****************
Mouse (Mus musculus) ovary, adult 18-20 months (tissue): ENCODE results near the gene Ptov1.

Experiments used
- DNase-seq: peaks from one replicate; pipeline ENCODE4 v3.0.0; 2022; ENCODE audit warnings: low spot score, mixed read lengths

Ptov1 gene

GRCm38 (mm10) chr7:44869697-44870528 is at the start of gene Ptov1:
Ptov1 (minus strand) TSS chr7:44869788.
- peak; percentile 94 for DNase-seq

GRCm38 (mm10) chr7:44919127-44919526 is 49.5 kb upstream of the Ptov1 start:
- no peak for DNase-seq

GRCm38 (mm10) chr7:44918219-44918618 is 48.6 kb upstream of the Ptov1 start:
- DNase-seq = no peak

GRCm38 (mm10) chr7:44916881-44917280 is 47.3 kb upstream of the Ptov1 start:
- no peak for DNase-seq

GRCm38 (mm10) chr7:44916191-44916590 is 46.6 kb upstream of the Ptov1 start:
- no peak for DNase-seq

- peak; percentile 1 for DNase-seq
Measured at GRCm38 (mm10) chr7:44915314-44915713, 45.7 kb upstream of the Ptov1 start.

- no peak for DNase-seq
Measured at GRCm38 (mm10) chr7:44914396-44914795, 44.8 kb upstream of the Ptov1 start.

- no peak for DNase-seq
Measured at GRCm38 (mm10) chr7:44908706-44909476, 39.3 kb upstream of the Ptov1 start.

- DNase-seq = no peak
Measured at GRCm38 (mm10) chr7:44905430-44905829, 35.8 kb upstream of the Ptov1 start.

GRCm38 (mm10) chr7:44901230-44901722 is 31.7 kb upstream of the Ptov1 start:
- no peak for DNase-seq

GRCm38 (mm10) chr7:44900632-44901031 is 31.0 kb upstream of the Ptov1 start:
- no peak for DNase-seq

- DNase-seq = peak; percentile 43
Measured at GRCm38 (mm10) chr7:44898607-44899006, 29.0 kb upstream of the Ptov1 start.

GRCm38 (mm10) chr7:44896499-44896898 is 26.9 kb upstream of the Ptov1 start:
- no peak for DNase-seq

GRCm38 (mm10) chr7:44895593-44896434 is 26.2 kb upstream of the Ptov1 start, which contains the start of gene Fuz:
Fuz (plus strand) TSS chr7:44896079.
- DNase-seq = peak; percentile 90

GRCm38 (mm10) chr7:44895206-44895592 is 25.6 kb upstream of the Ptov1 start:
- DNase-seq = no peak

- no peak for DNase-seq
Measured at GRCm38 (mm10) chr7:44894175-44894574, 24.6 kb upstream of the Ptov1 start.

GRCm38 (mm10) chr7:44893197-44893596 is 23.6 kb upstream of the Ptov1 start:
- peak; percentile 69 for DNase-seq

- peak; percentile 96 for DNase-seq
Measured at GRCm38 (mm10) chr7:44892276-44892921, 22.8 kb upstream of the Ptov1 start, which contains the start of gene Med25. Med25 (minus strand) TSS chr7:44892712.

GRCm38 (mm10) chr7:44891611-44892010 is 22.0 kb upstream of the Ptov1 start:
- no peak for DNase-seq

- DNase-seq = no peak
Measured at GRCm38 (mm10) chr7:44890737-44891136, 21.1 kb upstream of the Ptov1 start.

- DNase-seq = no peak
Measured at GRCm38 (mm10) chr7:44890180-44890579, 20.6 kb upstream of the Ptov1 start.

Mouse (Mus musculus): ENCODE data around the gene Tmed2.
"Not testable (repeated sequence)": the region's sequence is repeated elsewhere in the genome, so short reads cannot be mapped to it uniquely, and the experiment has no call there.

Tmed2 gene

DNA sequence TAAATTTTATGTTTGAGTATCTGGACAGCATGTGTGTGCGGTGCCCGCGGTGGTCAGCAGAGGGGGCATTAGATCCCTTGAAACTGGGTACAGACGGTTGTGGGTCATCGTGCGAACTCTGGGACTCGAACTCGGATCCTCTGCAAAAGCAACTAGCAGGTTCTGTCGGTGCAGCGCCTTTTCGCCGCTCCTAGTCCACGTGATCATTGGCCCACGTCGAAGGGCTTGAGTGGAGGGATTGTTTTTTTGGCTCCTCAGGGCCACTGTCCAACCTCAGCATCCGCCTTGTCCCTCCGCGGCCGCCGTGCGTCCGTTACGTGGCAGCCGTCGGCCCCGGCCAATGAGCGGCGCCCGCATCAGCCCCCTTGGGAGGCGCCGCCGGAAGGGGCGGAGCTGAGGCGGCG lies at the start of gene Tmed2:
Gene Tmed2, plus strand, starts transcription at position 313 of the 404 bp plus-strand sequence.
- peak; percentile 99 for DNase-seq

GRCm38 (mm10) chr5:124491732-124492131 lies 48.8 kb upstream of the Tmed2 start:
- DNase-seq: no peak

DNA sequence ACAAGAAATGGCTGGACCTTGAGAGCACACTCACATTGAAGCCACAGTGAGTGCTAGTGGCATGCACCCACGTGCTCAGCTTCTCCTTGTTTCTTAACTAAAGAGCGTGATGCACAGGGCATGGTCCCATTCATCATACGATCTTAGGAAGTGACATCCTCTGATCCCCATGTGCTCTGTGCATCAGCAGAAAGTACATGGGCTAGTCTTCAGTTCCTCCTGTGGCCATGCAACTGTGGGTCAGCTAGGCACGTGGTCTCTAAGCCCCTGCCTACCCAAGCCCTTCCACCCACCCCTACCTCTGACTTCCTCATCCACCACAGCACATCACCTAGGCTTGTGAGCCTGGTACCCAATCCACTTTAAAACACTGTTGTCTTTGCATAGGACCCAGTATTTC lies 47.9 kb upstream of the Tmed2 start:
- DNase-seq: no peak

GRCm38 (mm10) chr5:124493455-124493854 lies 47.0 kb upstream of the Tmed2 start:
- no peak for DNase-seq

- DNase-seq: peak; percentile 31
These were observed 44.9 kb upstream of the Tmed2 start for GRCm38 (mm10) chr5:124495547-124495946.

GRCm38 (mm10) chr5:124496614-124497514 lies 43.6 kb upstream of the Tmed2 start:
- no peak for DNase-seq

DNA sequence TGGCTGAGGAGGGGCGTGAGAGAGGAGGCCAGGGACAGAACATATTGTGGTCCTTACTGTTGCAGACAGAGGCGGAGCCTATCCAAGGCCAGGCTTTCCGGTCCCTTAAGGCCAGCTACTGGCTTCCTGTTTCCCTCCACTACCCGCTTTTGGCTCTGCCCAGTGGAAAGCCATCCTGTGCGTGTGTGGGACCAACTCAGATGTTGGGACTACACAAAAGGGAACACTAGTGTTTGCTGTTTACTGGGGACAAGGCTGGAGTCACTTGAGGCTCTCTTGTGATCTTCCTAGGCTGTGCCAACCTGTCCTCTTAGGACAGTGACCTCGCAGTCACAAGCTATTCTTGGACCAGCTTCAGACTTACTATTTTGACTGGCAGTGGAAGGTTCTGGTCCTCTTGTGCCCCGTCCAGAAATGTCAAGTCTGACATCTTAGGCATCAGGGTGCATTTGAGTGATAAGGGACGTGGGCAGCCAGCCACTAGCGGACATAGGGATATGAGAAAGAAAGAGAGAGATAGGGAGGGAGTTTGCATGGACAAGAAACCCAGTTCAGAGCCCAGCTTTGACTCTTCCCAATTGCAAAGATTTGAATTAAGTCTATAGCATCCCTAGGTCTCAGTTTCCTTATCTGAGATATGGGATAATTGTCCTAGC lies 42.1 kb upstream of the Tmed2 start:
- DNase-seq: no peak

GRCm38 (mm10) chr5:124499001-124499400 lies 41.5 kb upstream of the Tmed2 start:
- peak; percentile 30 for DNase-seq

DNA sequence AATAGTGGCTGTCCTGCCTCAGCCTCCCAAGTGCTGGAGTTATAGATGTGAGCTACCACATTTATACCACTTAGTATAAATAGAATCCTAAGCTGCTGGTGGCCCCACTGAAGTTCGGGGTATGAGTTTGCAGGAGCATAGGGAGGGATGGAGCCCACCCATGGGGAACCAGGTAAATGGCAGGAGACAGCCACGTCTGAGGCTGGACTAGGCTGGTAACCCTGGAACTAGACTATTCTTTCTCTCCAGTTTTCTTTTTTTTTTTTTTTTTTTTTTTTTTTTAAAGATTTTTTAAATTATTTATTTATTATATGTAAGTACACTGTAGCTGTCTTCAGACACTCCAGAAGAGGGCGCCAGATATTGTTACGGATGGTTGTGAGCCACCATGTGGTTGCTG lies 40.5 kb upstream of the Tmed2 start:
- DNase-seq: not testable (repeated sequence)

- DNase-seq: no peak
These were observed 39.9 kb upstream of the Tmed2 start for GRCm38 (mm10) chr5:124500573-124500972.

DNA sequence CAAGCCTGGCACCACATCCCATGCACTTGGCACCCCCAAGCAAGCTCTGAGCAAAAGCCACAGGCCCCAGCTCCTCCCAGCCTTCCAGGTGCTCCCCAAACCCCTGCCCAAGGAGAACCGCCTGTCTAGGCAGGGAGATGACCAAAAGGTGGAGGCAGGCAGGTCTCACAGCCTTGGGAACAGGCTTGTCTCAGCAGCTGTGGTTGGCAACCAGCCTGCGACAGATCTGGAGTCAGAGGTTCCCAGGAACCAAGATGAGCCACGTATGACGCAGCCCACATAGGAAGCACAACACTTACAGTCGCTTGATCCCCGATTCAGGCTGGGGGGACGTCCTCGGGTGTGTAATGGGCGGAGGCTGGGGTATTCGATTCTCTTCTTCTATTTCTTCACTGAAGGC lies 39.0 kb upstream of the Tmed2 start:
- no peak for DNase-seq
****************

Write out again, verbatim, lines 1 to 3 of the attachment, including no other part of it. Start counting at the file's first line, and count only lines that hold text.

Mouse (Mus musculus) ovary, adult 18-20 months (tissue): ENCODE results near the gene Ptov1.

Experiments used
- DNase-seq: peaks from one replicate; pipeline ENCODE4 v3.0.0; 2022; ENCODE audit warnings: low spot score, mixed read lengths